So you are about to invest a boatload of dollars to run your print ads. And there’s this question that’s been bugging you: is this going to work?
Marketers have asked this question for years, but measuring print ad effectiveness can be very difficult. While it’s tempting to wait and see the impact of your ads on sales, a lot of factors come into play before a sale happens, and it usually takes a long time to see sales results from ads.
That means you can waste a lot of money on an ineffective ad before you even realize what’s going on. So it’s imperative that you quickly discover the effectiveness of your print ad.
There are two ways to measure ad effectiveness. The expensive way, and the creative way.
To find out which one is right for you, read on.
The traditional solution lies in hiring a market research company to conduct pre-advertising and post-advertising measurements. If you are about to invest hundreds of thousands of dollars in your advertising campaign, a market research firm is the way to go. They may help you prevent very costly mistakes before it’s too late.
Even after just the first month or two of advertising, a researcher can jump in and compare factors awareness, preference, and perception of your brand, before and after your ads run.
Or, even without the benefit of running your ads, researchers can simply pretest your ad concepts and measure the likely effect that your ad message will have on typical customers. “Soft” factors that can be pre-measured include, interest, relevance, likeability, believability, uniqueness, news worthiness.
But what if you are a smaller advertiser who cannot justify the cost of research?
Can you still measure the effect of your ad without waiting for sales reports? The answer is yes, if you are prepared to get a little creative with the information you include in your ads.
One creative approach is to add a response element to your ad—give prospective customers a secondary reason to respond, even if they are not ready to buy immediately.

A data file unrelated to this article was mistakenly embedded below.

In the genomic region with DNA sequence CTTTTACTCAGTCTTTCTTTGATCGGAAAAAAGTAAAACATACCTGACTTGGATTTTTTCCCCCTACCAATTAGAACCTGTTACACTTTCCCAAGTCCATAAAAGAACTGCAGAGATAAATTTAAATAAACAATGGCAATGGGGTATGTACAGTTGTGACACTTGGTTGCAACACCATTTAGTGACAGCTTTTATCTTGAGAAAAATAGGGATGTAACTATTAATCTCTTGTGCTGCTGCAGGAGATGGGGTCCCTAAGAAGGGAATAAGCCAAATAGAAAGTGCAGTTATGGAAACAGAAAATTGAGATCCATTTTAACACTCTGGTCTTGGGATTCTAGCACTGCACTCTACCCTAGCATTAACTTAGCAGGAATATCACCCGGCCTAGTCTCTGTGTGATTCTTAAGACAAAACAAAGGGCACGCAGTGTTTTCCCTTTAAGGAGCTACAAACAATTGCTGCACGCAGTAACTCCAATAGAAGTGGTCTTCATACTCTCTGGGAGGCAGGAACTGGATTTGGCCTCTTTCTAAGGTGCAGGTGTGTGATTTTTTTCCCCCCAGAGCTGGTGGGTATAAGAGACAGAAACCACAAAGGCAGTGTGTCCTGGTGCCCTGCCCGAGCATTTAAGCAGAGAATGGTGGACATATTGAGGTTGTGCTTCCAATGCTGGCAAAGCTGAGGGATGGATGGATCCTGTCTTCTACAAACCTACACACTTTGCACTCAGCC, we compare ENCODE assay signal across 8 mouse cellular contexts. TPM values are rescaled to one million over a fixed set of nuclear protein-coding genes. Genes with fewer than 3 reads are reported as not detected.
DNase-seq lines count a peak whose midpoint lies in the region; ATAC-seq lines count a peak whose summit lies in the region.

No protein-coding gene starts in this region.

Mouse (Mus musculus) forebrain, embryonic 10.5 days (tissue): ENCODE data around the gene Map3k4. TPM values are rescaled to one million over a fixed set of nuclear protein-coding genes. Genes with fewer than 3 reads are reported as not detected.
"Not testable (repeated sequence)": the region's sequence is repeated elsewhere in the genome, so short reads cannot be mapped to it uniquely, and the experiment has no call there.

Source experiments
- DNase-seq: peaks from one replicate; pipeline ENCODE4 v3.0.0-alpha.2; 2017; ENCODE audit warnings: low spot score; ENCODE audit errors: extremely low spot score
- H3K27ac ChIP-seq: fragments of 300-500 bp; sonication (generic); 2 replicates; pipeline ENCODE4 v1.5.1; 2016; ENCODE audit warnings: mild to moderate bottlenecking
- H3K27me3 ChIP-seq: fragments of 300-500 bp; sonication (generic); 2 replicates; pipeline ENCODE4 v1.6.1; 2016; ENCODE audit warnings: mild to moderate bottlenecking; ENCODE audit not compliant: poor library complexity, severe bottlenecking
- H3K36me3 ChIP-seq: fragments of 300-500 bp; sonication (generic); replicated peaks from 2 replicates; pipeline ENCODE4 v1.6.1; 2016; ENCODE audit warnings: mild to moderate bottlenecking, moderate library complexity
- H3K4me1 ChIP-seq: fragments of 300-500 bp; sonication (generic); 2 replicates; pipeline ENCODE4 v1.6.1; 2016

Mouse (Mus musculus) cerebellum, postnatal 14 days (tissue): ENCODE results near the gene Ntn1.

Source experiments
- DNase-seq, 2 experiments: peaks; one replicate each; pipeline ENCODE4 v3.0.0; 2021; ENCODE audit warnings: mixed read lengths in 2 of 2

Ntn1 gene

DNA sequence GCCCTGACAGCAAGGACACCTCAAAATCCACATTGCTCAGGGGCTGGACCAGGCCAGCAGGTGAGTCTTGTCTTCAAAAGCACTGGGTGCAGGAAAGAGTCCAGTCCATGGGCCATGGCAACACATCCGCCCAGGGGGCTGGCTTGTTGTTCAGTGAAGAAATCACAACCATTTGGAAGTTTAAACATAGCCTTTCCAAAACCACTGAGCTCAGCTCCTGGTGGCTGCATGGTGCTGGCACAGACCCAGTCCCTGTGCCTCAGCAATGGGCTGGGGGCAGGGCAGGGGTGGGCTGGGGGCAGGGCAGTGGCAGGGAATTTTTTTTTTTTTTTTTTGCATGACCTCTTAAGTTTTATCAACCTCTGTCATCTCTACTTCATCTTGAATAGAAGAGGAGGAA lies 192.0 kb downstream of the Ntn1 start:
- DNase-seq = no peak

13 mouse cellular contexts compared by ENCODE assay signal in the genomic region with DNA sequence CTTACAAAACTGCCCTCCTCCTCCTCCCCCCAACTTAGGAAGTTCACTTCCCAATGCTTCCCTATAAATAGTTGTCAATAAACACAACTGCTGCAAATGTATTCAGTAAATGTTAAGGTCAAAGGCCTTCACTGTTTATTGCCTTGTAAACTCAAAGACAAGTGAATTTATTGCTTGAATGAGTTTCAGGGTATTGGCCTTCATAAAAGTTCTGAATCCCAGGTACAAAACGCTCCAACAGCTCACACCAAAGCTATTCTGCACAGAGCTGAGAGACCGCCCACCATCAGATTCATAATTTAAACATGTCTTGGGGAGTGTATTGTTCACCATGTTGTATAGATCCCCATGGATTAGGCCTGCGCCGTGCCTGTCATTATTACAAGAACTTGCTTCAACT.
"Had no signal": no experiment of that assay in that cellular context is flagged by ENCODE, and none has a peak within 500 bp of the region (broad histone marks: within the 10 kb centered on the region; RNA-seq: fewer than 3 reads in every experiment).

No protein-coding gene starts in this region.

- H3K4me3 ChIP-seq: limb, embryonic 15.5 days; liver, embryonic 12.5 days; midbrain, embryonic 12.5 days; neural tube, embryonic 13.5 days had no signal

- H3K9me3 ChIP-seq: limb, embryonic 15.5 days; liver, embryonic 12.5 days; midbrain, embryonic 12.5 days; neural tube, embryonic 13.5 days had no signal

For example, if you have a brochure for a complicated or expensive product or service, offer to mail it to prospects free. The response your offer generates, while not yet sales, is a faster, cheaper way to measure whether your ad is attracting notice.
Other types of creative offers you might consider including in your ad are: free 30-day initial trial… contest entry… free how-to guide… free evaluation… free consultation… free analysis.
Besides giving your ad readers a reason to respond, the second approach you can take is to carefully control how they respond.
For instance, if your offering that free brochure, perhaps you’ve included a phone number in your ad. If you can dedicate a special phone number tied to the brochure offer in your print ads, it’s easy to track the number of calls your ad is generating. If not a special phone number, simply provide callers with a special extension number to ask for—even a fictitious extension—so when someone mentions the extension, you are always measuring ad response.
Even more savvy is creating multiple ‘extension numbers,’ each representing a different ad message variation or a different publication. By tracking response down to the individual ad or individual publication you can make subtle changes to your advertising ‘on the fly’ as you learn what message/publication combination generates the most interest.
An alternative to the phone extension method is the creation of a special “offer code” that callers must specify when requesting your bonus offer. Again, different codes will indicate which ad or the publication the caller is responding to.
If you have a website, it can be easier still to set up special “splash pages” on your site and only known by your ad readers. As you see visitors accumulating on this unique greeting page, you are measuring ad response.
So, with just a little ad creativity — adding special offers and with special coding — the small advertiser can buy intelligence a lot more cheaply than the cost of market research.